Rehabilitation can be a long, slow process, but with the help of people like White, patients can escape their health woes—if only for a few minutes—and also see their own progress. Now when White sees tears, he can find comfort in the fact that they’re tears of happiness.
“Being able to play for them and see an expression of joy, especially after you’ve worked with them for a week, and up until that day they couldn’t share in the experience—the joy from seeing the light and response makes it all worth it,” he says.
White is just one of several Santa Cruzans who harnesses the healing power of music on a daily basis to serve the community. From doctors, to trained music therapists, to choirs, the town is brimming with people who comfort and help rehabilitate the sick, the injured, the lonely, those with special needs, and people battling addictions, through song.
A Shared Language
When her sister died of cancer 10 years ago, Kelsey Ramage of Santa Cruz decided to join the local Threshold Choir in her memory. Founded 12 years ago this March, by Kate Munger in Oakland, the Threshold Choir is a nonprofit women’s organization that spans across the country, and sings a cappella at the bedsides of people who are sick, dying, and recovering from illness or injury. Considering it’s widely believed that hearing is both the first sense to develop, and the last to go before people die, it’s not hard to see why.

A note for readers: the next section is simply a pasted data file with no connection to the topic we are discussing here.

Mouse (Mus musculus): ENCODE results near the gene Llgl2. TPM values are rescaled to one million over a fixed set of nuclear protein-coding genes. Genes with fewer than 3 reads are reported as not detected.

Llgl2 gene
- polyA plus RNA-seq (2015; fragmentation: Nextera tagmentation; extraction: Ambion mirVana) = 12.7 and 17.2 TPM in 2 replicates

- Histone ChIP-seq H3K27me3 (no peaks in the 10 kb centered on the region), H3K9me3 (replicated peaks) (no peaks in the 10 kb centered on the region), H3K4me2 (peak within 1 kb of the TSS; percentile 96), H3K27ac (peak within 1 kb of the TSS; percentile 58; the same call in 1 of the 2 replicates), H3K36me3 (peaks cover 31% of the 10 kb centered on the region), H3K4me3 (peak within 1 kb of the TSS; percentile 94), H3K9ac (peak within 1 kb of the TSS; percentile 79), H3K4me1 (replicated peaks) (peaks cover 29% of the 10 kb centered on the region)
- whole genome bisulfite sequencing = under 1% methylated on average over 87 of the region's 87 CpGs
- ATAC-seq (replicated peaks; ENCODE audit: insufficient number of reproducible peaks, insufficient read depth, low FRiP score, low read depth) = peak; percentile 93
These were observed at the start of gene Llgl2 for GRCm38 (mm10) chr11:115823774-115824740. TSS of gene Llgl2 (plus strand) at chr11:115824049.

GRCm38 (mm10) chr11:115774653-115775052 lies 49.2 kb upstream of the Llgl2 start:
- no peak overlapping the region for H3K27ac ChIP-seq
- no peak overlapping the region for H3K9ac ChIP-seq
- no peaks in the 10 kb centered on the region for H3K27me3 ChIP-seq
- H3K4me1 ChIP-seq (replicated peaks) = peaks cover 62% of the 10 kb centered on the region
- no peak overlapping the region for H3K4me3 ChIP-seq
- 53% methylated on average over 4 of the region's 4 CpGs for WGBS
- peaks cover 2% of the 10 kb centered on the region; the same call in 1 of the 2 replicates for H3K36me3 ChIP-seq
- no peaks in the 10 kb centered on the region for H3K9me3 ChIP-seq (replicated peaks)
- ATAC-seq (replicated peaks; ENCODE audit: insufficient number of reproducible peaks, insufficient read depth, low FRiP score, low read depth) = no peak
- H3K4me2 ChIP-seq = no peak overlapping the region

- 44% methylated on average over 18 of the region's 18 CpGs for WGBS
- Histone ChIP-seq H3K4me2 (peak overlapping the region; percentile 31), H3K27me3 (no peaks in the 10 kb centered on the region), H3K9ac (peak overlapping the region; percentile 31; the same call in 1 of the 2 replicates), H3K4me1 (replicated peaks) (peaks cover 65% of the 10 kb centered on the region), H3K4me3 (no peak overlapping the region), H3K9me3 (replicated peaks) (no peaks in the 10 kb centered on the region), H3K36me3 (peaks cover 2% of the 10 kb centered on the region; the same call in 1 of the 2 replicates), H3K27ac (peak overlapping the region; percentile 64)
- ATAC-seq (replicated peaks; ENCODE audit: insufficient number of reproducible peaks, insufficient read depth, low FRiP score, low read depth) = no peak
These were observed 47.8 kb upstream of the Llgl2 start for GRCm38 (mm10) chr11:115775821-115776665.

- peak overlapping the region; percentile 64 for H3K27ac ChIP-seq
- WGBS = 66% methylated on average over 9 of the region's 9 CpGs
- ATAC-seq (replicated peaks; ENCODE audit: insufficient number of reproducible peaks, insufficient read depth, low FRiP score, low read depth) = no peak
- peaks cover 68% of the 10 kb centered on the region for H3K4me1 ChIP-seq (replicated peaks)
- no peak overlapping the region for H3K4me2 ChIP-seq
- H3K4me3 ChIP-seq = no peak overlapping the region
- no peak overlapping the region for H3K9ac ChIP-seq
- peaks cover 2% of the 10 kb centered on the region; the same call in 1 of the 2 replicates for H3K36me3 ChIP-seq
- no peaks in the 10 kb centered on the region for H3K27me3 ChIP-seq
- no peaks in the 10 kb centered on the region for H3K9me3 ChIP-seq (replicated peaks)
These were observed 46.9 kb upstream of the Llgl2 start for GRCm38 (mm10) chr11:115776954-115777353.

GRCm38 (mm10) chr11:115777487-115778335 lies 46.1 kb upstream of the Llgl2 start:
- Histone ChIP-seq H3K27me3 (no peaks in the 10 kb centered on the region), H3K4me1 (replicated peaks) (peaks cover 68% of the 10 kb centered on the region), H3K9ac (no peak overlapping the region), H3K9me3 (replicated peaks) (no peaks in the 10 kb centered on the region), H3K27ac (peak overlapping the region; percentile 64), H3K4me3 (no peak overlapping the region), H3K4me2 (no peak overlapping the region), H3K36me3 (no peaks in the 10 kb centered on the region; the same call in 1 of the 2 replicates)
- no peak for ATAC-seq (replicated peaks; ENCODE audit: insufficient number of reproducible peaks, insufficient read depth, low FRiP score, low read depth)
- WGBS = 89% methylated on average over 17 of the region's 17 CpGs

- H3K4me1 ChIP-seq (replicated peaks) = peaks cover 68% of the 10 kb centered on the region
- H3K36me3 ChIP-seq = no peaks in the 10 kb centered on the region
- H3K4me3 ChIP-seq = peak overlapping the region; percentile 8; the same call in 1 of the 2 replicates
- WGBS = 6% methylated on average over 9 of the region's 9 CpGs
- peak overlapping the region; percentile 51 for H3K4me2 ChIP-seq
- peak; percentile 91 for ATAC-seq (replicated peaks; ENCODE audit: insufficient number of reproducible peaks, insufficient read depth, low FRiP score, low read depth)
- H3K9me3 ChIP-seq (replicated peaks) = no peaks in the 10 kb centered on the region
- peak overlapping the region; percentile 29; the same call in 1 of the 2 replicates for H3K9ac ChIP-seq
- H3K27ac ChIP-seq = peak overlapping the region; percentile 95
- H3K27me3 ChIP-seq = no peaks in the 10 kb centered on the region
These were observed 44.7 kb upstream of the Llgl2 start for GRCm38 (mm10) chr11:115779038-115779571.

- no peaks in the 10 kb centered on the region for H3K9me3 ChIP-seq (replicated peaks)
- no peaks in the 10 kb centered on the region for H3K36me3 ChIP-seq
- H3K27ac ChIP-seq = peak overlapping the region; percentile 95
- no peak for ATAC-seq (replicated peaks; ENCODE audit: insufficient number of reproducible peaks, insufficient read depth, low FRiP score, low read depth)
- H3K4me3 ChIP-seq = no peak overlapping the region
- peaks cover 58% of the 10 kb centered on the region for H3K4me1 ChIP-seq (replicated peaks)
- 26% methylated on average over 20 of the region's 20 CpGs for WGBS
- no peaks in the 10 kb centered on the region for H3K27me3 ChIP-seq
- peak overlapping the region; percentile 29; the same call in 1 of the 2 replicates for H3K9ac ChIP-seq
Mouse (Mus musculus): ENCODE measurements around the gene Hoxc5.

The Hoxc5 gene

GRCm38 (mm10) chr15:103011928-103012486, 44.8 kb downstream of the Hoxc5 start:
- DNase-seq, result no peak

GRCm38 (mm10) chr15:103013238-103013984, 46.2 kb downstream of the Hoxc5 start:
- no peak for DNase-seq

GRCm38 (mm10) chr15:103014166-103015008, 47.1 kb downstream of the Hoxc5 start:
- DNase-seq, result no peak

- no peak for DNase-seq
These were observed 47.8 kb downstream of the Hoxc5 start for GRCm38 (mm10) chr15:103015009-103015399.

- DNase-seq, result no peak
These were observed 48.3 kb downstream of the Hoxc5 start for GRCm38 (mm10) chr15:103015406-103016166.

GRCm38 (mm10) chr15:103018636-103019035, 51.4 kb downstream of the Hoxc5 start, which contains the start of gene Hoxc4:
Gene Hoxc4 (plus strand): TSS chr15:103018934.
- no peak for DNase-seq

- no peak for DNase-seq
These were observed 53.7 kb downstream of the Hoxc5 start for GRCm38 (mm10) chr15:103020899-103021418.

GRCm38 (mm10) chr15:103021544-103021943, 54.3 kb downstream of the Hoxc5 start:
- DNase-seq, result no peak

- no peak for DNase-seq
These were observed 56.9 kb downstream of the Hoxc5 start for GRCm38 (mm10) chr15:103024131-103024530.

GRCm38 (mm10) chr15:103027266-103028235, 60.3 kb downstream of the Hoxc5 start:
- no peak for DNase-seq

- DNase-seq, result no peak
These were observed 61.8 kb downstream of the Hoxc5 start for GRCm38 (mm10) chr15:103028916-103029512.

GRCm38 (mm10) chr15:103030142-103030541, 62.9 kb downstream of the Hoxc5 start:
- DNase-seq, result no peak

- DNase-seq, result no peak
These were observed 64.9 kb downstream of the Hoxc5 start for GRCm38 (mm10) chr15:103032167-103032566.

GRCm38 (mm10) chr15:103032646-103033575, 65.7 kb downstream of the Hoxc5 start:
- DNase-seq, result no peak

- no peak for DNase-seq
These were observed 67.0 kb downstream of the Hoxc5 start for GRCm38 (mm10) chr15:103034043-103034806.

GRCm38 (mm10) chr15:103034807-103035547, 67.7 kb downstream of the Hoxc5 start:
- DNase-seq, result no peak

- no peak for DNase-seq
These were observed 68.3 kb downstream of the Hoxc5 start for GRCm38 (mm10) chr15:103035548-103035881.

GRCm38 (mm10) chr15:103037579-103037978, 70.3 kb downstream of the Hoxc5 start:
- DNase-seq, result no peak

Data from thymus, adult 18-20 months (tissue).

“The choir helped me through the end of her life, and when my son was in the military—it’s helped me through some rough times,” says Ramage. “I found this little community of women, and it’s been a real nurturing connection.”